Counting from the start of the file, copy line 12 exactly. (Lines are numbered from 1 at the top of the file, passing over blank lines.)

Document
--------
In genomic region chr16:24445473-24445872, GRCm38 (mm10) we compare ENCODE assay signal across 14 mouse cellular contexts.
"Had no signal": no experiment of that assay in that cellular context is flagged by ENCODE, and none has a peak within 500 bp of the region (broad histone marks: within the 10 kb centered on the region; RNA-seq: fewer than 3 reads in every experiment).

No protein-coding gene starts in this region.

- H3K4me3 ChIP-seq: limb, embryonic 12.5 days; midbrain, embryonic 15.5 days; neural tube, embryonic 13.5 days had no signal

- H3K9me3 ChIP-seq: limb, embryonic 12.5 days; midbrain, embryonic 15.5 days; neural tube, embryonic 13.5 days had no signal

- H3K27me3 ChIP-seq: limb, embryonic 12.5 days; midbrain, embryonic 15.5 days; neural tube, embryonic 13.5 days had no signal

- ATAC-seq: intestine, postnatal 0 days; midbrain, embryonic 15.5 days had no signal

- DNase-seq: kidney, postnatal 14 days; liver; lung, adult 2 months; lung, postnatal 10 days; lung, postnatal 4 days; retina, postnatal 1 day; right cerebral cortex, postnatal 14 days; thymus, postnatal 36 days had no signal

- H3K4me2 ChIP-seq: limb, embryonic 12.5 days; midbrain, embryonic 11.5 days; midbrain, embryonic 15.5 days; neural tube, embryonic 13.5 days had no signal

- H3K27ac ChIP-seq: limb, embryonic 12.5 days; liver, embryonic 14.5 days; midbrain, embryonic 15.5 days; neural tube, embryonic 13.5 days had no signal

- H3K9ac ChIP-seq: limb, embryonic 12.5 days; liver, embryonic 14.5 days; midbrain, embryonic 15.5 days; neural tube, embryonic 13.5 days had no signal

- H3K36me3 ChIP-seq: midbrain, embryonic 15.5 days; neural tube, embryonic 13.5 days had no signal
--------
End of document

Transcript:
- H3K36me3 ChIP-seq: midbrain, embryonic 15.5 days; neural tube, embryonic 13.5 days had no signal